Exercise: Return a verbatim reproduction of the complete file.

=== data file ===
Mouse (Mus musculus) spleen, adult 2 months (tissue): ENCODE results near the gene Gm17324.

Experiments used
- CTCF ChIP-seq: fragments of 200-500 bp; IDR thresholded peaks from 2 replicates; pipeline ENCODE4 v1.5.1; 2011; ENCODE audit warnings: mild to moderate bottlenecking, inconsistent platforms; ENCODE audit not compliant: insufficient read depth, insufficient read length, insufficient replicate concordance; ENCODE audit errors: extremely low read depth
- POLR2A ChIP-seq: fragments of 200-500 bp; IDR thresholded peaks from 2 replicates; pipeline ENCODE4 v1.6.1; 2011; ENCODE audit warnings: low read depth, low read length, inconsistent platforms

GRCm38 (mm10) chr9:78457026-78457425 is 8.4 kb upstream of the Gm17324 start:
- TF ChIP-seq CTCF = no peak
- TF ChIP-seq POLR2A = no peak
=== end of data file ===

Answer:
Mouse (Mus musculus) spleen, adult 2 months (tissue): ENCODE results near the gene Gm17324.

Experiments used
- CTCF ChIP-seq: fragments of 200-500 bp; IDR thresholded peaks from 2 replicates; pipeline ENCODE4 v1.5.1; 2011; ENCODE audit warnings: mild to moderate bottlenecking, inconsistent platforms; ENCODE audit not compliant: insufficient read depth, insufficient read length, insufficient replicate concordance; ENCODE audit errors: extremely low read depth
- POLR2A ChIP-seq: fragments of 200-500 bp; IDR thresholded peaks from 2 replicates; pipeline ENCODE4 v1.6.1; 2011; ENCODE audit warnings: low read depth, low read length, inconsistent platforms

GRCm38 (mm10) chr9:78457026-78457425 is 8.4 kb upstream of the Gm17324 start:
- TF ChIP-seq CTCF = no peak
- TF ChIP-seq POLR2A = no peak